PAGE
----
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Title: Out of the ordinary : the materiality of the south-east Scottish Iron Age
Author: Maxwell, Mhairi Louise
ISNI:       0000 0004 2747 9189
Awarding Body: University of Bradford
Current Institution: University of Bradford
Date of Award: 2012
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A materiality approach is developed in this thesis in order to understand social-material relationships during the south-east Scottish Iron Age. The focus is on everyday objects, traditionally lesser studied in terms of cosmological value, made of bone and antler, stone, clay/pottery and metal (copper alloy and iron) from the Broxmouth Hillfort assemblage and other excavated Iron Age sites in East Lothian. This study sets out to move away from typology to examine the connections between these materials through their sourcing, affordances (signative and pragmatic), design, manufacture, use and deposition. In addition to the archaeological evidence, a range of analytical methods are employed; including laser scanning confocal microscopy, raman spectroscopy, and residue and isotopic analysis. It becomes evident that the materials studied, despite their predominantly local availability, were invested with meaning in appropriation, making, and were deliberately curated and maintained in use, assembling rich personal biographies. Identities were tied up with making, using and depositing of materials in turn embodying beliefs of fertility, renewal and productivity which were central to Iron Age cosmology, continuing into the Roman Iron Age. These results contribute to our understanding of the construction and practice of society in the Iron Age of Britain, with implications for how we may design our own 21st Century material worlds. It is proposed that social relations in the Iron Age of south-east Scotland were heterarchical.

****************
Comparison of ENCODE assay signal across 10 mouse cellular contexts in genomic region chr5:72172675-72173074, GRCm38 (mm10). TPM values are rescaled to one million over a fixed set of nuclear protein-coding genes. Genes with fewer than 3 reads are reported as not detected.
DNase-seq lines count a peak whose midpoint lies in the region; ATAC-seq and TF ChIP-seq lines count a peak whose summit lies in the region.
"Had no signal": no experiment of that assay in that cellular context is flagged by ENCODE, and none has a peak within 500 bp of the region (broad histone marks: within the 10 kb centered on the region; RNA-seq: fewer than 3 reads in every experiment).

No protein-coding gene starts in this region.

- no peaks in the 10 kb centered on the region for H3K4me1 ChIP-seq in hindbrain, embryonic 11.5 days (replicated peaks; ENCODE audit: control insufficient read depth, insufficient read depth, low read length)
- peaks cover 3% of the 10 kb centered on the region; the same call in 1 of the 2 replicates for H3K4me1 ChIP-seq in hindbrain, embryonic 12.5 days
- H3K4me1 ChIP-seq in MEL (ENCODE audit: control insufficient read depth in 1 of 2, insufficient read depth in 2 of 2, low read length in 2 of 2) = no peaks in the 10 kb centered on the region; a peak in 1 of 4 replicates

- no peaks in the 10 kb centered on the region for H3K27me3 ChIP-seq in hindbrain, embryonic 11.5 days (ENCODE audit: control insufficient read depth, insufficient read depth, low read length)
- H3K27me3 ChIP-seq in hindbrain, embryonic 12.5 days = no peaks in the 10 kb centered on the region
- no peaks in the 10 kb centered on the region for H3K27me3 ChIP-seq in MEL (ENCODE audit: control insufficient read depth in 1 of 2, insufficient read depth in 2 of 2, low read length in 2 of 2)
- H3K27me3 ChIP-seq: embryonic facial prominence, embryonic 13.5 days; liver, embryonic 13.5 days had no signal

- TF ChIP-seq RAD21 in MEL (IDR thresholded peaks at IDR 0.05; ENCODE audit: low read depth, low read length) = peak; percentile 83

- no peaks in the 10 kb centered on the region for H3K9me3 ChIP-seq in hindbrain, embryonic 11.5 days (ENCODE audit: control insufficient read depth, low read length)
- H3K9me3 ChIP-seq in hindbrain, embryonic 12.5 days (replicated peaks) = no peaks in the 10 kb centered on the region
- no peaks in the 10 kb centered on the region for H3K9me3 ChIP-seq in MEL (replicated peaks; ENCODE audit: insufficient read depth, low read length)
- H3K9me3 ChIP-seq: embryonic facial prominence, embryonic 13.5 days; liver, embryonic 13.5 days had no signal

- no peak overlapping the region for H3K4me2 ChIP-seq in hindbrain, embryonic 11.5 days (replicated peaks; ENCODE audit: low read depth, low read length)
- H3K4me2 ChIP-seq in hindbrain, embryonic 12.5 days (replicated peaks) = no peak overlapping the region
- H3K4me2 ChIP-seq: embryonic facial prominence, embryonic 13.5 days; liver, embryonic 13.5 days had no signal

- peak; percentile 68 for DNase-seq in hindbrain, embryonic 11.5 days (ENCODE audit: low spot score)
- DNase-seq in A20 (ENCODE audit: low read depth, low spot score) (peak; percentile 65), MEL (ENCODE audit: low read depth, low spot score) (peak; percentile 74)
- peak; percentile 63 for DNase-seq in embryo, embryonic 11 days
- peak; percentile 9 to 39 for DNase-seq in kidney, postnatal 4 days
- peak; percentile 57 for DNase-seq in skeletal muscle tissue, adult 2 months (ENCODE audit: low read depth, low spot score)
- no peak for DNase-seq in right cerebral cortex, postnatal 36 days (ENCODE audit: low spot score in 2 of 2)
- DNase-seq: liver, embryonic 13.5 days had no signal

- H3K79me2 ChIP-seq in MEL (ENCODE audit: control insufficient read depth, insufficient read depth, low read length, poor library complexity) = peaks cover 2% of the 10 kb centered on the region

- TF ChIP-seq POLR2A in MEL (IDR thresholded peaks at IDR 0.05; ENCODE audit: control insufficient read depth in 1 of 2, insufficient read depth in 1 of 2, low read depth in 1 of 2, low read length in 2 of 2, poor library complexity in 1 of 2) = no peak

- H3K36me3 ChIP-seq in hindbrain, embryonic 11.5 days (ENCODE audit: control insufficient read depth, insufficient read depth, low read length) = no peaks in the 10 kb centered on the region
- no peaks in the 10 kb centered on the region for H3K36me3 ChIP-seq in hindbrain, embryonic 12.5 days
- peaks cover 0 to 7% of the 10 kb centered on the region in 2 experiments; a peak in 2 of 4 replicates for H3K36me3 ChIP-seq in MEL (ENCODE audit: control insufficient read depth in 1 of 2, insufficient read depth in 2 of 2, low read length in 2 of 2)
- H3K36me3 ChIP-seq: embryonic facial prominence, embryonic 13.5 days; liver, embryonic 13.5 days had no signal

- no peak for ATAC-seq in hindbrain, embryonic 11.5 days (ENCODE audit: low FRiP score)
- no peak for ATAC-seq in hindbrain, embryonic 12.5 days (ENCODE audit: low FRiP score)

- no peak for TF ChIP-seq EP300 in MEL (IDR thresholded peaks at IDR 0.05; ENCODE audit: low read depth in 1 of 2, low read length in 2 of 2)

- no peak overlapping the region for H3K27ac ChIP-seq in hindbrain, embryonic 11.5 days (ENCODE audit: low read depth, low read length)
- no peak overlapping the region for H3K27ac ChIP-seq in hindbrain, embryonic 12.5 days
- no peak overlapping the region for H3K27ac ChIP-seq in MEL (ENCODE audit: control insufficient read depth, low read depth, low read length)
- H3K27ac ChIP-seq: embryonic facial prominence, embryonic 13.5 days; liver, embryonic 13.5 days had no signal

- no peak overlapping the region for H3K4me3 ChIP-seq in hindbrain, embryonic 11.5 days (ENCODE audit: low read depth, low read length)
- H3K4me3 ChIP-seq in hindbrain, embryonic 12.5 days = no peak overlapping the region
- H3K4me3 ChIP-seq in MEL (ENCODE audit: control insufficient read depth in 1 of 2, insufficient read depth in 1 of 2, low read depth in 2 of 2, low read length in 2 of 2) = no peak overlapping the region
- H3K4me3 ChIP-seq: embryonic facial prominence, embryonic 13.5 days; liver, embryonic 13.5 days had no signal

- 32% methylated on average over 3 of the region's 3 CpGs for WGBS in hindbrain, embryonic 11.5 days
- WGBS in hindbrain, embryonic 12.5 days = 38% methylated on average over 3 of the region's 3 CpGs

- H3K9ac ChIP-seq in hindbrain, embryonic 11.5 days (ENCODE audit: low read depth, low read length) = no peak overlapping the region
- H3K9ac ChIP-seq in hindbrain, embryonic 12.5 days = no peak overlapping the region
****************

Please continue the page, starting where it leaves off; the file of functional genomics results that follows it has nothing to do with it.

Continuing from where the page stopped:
Supervisor: Armit, Ian; McKenzie, Jo; Fojut, Noel Sponsor: Society of Antiquaries of Scotland
Qualification Name: Thesis (Ph.D.) Qualification Level: Doctoral
EThOS ID:  DOI: Not available
Keywords: Artefacts ; Iron Age ; Materiality ; Biography ; Cosmology ; Everyday ; Identity ; Analytical science ; Sustainability ; Scotland ; Bone and antler ; Pottery ; Stone ; Iron ; Copper ; Broxmouth Hillfort assemblage ; East Lothian